by Jc of The Natural Haven
The main discussion when it comes to products for natural hair revolves around conditioner and oils. However, shampoo is really an integral part of the cleansing routine. The principle function of shampoo is to clean hair and it does this by dissolving oil and the dirt that oil carries with it.
Taking you on a trip down memory lane, in school we all learned that oil and water do not mix. Running water alone over your hair will not clean it. Shampoo is the essential ingredient needed to drive the oil (and dirt!) into the water.
There are three main classes of shampoos (and a side note on mud washes)
1. Clarification: SLS/SLES
SLS shampoos commonly referred to as ‘sulfate shampoos’ are often black listed as they can make hair and the scalp feel dry.
Effect on Skin: It is absolutely true that SLS on its own as a shampoo ingredient can be very irritating to the skin. This is because SLS is very effective in its role as a shampoo and dissolves oil very easily which leaves the skin feeling dry (irritated, red, itchy). It is not related to pH as SLS shampoos often have a slightly acidic pH (around 5.5 to 6) which is similar to skin and hair.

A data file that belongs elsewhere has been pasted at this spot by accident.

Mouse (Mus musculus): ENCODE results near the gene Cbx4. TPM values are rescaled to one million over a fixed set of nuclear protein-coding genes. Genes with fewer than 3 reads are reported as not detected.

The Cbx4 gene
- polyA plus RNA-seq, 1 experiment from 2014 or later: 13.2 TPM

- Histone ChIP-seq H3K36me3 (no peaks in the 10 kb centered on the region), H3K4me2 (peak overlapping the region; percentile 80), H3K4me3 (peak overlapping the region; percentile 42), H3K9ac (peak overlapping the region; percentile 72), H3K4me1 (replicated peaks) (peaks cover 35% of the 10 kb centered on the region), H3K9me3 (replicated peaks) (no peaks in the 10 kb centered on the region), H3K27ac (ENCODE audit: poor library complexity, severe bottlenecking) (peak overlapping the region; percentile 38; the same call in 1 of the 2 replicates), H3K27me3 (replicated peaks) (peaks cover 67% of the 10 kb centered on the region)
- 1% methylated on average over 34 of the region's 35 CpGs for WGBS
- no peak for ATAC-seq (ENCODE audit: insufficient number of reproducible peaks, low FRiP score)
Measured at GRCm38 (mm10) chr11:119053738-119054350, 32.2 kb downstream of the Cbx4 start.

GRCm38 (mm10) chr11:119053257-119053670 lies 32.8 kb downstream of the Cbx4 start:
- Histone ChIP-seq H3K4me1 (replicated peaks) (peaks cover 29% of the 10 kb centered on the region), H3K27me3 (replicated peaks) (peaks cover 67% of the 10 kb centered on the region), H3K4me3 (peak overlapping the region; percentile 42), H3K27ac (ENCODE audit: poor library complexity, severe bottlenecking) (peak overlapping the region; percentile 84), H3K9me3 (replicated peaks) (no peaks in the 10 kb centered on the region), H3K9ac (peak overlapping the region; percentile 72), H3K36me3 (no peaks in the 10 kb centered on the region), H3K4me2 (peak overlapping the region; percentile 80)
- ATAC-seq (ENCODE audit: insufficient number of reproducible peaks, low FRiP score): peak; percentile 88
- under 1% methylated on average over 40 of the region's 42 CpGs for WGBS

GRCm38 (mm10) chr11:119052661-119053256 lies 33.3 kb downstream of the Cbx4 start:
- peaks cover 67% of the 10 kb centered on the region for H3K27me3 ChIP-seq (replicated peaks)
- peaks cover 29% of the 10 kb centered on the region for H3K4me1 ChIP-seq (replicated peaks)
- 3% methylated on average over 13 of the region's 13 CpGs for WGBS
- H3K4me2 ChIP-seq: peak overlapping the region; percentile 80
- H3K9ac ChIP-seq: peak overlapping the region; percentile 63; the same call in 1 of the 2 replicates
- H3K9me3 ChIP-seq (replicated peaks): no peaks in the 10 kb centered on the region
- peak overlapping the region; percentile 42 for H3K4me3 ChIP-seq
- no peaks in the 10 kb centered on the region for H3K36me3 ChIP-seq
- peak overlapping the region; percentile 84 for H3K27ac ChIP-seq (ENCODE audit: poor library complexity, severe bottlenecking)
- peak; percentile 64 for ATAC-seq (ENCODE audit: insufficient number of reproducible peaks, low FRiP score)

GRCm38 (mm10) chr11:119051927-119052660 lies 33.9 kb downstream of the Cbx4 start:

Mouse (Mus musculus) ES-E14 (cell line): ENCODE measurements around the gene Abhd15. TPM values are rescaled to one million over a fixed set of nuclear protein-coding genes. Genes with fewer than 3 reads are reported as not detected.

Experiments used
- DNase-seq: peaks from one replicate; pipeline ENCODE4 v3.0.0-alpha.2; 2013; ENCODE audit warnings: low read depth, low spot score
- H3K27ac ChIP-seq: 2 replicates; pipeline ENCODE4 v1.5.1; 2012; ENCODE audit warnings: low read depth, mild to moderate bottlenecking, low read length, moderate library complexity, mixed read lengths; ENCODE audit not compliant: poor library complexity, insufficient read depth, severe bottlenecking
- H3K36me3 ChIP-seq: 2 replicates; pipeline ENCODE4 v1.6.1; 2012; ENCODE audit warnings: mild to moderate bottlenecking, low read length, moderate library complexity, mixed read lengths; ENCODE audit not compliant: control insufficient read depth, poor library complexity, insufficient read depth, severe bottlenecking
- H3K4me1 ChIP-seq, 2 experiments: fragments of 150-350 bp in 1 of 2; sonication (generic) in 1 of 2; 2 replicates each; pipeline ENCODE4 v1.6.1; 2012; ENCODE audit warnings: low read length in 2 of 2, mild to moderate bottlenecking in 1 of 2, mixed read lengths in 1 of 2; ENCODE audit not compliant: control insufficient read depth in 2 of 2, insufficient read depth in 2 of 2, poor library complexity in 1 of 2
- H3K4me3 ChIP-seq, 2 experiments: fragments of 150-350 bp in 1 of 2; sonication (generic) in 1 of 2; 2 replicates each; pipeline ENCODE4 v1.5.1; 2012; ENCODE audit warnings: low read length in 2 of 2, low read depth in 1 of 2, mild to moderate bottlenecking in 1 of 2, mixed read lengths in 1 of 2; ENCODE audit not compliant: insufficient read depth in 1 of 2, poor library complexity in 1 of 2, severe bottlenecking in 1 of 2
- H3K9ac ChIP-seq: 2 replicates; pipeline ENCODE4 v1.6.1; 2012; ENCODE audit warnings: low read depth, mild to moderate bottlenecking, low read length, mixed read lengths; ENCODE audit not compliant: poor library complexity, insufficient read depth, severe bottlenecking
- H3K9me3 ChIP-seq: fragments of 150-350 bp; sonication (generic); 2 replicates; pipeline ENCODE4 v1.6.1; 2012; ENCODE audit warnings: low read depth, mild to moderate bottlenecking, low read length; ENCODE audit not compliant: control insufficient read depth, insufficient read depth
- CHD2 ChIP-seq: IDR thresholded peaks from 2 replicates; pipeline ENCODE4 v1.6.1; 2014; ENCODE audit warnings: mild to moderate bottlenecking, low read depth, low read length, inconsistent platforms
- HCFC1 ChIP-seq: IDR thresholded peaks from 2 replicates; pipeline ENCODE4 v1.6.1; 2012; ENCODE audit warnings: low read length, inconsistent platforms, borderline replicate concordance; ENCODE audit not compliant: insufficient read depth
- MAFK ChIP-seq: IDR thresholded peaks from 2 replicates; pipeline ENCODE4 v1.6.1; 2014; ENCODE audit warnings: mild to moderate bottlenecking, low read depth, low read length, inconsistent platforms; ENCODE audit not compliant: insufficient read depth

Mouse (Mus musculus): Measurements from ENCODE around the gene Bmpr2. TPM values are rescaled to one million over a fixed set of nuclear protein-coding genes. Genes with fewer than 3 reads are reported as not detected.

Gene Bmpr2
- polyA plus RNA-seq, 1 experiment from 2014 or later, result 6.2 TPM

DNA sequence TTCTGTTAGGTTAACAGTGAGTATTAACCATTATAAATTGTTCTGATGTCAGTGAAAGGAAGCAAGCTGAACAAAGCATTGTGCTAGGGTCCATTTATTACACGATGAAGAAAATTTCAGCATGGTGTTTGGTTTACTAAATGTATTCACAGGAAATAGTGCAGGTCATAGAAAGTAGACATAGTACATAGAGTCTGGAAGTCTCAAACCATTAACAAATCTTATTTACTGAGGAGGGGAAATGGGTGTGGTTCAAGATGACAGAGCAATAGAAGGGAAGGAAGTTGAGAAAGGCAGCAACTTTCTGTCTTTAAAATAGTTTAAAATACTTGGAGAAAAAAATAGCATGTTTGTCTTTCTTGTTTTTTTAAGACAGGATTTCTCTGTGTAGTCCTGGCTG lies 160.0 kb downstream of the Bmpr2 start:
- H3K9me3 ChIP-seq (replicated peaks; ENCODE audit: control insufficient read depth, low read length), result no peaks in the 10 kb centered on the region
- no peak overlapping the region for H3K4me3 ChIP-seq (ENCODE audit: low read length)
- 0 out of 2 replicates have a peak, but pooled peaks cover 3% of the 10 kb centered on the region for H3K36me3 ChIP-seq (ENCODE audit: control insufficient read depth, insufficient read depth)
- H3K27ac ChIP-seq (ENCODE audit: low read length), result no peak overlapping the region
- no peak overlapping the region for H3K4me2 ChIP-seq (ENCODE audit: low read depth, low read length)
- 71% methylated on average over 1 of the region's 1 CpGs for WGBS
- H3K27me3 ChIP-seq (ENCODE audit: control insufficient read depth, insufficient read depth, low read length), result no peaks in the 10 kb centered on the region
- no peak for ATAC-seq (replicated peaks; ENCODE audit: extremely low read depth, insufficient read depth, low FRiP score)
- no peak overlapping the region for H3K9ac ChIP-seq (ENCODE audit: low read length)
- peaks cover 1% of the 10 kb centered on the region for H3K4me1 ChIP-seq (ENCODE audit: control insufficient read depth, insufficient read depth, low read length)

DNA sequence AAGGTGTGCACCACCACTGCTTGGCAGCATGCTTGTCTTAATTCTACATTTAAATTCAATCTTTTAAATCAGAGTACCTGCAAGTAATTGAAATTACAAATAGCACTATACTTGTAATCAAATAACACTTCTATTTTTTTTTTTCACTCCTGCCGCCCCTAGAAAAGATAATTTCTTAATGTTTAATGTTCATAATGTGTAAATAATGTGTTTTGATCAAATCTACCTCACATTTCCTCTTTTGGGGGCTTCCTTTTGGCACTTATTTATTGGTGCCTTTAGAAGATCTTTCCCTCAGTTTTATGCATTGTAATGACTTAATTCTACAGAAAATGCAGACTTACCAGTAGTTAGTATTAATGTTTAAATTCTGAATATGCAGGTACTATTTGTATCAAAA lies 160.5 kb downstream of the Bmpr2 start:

Effect on Hair: SLS shampoos have a large negative charge as a result of the ‘sulfate’. This charge accumulates on the surface of hair and can cause the cuticle to slightly rise. This is the reason why a hair conditioner (which generally contain positive charges) should be used to correct the charge and smooth the cuticle.
Advances: Manufacturers will often combine SLS with SLES which greatly reduces its irritancy. Many shampoos marketed as ‘gentle to skin/hair’ will contain this combination.
When to use: Excellent for clarifying, if you use a lot of oil, swim regularly in chlorinated water or have build up as a result of another product or co-washing.